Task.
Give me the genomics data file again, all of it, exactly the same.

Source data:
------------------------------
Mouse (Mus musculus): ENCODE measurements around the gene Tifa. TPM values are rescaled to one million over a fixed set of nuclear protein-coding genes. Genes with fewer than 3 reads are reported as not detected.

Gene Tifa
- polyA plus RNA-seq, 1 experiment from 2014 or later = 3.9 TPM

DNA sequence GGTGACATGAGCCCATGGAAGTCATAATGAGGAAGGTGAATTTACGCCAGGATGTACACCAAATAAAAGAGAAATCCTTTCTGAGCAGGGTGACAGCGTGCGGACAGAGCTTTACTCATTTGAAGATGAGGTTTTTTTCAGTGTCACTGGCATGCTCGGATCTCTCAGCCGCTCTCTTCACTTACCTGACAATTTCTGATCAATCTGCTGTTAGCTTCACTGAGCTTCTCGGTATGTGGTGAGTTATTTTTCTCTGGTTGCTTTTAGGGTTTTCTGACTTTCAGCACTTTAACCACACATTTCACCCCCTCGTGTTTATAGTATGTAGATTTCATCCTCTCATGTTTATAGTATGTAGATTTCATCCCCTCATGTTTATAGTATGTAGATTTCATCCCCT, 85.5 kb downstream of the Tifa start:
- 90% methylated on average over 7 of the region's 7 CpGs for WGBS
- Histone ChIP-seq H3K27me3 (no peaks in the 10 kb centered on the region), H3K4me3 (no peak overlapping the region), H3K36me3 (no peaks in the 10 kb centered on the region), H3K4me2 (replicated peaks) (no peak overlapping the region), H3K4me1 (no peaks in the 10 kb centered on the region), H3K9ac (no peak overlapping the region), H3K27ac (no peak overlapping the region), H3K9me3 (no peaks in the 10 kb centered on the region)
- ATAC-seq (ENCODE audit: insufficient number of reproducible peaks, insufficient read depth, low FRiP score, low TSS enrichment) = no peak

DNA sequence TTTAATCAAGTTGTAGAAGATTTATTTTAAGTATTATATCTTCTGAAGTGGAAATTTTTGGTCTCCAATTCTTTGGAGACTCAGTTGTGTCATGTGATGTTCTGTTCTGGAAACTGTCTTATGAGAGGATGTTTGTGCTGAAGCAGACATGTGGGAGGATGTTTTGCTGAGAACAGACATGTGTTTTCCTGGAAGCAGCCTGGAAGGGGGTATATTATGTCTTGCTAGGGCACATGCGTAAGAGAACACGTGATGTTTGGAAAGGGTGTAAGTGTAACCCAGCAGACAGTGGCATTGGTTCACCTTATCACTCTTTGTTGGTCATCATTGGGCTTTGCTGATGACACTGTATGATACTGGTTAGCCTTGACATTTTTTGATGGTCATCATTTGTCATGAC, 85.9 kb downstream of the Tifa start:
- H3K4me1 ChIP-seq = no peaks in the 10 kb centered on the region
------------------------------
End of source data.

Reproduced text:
Mouse (Mus musculus): ENCODE measurements around the gene Tifa. TPM values are rescaled to one million over a fixed set of nuclear protein-coding genes. Genes with fewer than 3 reads are reported as not detected.

Gene Tifa
- polyA plus RNA-seq, 1 experiment from 2014 or later = 3.9 TPM

DNA sequence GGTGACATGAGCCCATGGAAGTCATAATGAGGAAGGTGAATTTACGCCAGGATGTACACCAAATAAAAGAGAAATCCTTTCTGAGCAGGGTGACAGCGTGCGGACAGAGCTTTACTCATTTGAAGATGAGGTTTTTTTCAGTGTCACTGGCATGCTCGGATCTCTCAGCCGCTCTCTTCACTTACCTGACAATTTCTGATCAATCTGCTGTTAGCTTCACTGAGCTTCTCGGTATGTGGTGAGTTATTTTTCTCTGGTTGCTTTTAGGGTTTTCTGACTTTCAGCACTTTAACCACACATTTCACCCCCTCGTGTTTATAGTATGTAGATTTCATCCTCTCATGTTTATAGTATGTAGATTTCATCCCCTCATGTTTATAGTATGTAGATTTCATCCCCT, 85.5 kb downstream of the Tifa start:
- 90% methylated on average over 7 of the region's 7 CpGs for WGBS
- Histone ChIP-seq H3K27me3 (no peaks in the 10 kb centered on the region), H3K4me3 (no peak overlapping the region), H3K36me3 (no peaks in the 10 kb centered on the region), H3K4me2 (replicated peaks) (no peak overlapping the region), H3K4me1 (no peaks in the 10 kb centered on the region), H3K9ac (no peak overlapping the region), H3K27ac (no peak overlapping the region), H3K9me3 (no peaks in the 10 kb centered on the region)
- ATAC-seq (ENCODE audit: insufficient number of reproducible peaks, insufficient read depth, low FRiP score, low TSS enrichment) = no peak

DNA sequence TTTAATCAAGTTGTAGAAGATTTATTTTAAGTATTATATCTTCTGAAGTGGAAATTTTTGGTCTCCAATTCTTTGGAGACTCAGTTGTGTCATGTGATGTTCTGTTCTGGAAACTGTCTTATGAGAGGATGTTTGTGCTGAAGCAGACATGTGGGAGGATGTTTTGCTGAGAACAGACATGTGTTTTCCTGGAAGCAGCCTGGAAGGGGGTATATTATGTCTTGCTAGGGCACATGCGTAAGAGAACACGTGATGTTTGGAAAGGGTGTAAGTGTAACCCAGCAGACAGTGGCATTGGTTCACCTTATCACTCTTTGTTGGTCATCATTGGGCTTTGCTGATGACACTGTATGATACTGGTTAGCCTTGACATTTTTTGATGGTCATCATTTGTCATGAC, 85.9 kb downstream of the Tifa start:
- H3K4me1 ChIP-seq = no peaks in the 10 kb centered on the region